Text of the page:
The thought of using URL shorteners might sound crazy, useless, and a violation of terms, but it came to me for an entirely legitimate application, which is well within the T’s and C’s I believe. I’m creating a web app right now (very incomplete) where the entire state is captured in the URL. (see Unique URL. This saves me from having to set up any storage and (in some respects) makes life easier for users, who don’t to manage yet another account, log in, etc etc. It certainly lowers the barriers for new users if they don’t have to register in order to save things.

Saving the entire state in a URL can lead to a long URL. So with all the hype around URL shorteners, I figured why don’t I just let the user save it to a short URL, if they do prefer a short URL for mailing or writing down, or memorising (since some of these services let you specify the key). And so I might choose to build into the app a little “get short URL for bookmarking and tweeting” button. (Funnily enough, I would have previously called it “bookmark this”, but that would mislead users into thinking that the long URL on top isn’t actually a valid bookmark. Now that everyone understands URL shorteners, I can be more explicit about the button’s purpose.)

The short URL is effectively a holder of the entire state of this user’s application. In fact, this seems like an entirely valid reason to use a URL shortener, so I doubt it’s a violation of anyone’s terms. Worth noting incidentally that there are plenty of free images where you can anonymously upload 100K or more, so I doubt a 10K URL is a big deal; and given that the service receives link love and some useful tracking data, it’s probably just as valuable financially as an image sent to an image host.

A Pure Cloud Database

You can see where this is going. An extension to this thought is to simply treat the URL shorteners as cloud databases. As long as it looks like a valid URL, you could store whatever you like there. Turns out you can even store an image or a short MP3 as a data:// URI. I have no plans to do this, and I suppose it actually would be a violation of terms in this case, but it’s an interesting idea.

And if the URL was too long, you could always use a linked list structure —- break it up into several short URLs, with the last few characters of each source URL pointing the previous short URL. (it’s backwards since you can then be sure what URL was allocated, and you would distribute the last URL in the series).

  • http://tinyurl.com/mark3 end of the message mark2 (this is the URL you distribute)
  • http://tinyurl.com/mark2 middle of the message mark1
  • http://tinyurl.com/mark1 end of the message

There is actually prior art on this concept, I discovered – some anon poster recently created a proof-of-concept cloud DB, with encryption to boot. There were no replies to that post and it seems to have gone unnoticed, which is unfortunate. So allow me to dig it out:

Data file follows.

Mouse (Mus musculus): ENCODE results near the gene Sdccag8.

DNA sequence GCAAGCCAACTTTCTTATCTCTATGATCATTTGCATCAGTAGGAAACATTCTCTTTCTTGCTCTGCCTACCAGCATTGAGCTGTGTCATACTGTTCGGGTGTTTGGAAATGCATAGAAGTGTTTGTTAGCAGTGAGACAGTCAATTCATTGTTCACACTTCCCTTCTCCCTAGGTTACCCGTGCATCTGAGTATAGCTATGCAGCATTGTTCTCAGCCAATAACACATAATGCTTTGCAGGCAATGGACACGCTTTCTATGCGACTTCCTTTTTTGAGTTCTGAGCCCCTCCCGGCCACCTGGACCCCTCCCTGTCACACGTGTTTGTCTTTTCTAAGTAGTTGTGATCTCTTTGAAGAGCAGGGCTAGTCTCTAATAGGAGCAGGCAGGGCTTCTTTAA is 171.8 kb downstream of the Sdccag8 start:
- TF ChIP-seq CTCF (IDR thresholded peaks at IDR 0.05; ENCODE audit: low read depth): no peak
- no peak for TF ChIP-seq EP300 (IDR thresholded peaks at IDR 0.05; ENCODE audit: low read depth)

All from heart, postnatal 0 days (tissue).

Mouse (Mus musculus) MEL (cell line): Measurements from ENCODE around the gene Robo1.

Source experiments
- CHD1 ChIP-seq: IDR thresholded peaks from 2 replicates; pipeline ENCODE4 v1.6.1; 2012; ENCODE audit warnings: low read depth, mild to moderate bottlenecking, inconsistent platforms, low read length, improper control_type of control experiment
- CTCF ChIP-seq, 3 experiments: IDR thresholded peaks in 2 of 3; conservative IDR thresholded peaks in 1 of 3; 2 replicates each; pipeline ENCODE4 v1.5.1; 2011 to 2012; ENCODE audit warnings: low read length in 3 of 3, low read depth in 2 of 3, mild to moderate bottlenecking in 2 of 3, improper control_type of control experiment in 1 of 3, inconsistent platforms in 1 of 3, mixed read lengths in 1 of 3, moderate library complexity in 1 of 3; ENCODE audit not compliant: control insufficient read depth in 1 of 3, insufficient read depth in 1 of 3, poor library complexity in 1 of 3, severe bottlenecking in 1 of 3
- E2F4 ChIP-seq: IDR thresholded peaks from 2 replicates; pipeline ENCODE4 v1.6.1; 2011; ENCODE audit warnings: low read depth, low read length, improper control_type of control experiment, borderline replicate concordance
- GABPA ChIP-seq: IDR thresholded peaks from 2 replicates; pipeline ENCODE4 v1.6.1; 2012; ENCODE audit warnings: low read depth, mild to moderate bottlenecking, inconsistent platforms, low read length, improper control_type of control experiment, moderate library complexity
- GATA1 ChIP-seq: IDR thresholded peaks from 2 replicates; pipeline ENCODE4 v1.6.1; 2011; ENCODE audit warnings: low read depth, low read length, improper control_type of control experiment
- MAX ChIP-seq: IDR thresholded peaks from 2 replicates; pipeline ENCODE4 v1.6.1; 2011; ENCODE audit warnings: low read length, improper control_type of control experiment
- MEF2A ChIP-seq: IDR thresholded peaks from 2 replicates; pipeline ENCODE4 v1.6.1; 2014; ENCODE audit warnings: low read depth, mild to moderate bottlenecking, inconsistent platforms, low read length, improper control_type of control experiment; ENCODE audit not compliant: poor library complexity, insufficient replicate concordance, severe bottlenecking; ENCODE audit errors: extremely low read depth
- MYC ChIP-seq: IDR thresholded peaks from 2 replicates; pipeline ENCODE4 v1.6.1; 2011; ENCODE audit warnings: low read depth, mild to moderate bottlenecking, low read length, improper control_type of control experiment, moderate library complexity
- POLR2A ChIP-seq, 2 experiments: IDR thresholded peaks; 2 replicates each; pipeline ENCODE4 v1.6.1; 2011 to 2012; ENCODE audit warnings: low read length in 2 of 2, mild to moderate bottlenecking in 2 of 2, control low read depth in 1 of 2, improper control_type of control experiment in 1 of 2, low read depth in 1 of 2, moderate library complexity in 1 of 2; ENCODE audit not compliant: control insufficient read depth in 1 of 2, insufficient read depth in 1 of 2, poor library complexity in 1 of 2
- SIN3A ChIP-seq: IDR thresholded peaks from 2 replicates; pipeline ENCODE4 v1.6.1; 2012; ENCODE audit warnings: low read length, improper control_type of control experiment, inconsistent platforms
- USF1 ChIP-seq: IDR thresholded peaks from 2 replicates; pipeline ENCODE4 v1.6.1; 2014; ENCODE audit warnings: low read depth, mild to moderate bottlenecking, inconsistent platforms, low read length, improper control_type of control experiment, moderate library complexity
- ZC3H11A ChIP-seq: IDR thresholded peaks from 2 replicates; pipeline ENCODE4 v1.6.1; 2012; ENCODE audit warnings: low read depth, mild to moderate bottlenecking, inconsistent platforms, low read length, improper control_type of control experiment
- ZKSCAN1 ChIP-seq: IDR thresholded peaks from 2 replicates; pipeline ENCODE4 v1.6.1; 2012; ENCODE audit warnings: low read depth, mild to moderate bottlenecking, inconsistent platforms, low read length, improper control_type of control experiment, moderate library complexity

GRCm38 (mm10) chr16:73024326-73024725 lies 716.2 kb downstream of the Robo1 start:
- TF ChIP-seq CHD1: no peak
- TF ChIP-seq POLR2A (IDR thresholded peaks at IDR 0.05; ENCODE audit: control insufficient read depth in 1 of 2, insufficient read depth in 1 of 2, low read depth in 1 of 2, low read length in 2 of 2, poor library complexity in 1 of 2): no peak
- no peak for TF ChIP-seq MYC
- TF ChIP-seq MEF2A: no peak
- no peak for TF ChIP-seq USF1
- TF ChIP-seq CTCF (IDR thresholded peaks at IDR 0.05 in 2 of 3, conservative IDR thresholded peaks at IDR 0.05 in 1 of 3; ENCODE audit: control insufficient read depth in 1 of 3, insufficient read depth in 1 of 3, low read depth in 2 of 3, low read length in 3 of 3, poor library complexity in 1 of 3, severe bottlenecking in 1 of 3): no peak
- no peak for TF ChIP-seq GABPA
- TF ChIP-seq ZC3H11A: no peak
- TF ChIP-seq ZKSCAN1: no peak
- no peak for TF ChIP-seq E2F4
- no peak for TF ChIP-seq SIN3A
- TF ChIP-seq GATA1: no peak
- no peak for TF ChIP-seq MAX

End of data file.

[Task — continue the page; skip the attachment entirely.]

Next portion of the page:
In almost obvious violation of their terms of service (maybe not entirely, they technically are urls, just with random data tacked onto it.) I’ve created a way to securely store arbitrarily length data on URL shortening services like tr.im, bit.ly, tinyurl, etc.

You have to pass both the message and a key. The key is SHA-1’d and then the message is encryped with the key by AES-256. The message is split to 200 byte chunks and it loops through them. For each one, a special salt variable exists for no particular reason, is mixed with the key and a packet identifier number (part 0 = 0, part 1 = 1, so amazingly complex) and all of that is again SHA-1’d. It’s trunkated to 14 digits. The part of the data is prepended with a pseudourl. and the url is passed to the url shortener API and the 14 digit string is used as the custom short URL. The last packet is appended with a special last-packet marker.

http://jsbin.com/ixuda

As We May Think

All this makes me think what kind of JSON-based cloud services there should be on the web, that would indeed be explicitly designed for this kind of purpose and be more suited to the purpose. I bet you could build something nice along those lines with TiddlyWeb server.

The biggest restriction with all this is that the services are write-once. e.g. if you make a pretty poster, tinyurl it, and send the link, you can never change the poster someone will see when they visit that link (because the link directly represents the composition of your poster, rather than being a pointer to the composition on the server). So this heavily limits applicability of the concept anyway, but if users are willing to live with that restriction, it’s a big benefit in terms of simplicity. You could also overcome the restriction using some of the newer URL shortening services that let you log in and maintain your shortcuts. But that would (a) defeat the purpose of simplicity; (b) defeat the purpose of working in Ajax apps, since it would require privileged JSON calls, and privileged JSON calls are wildly insecure.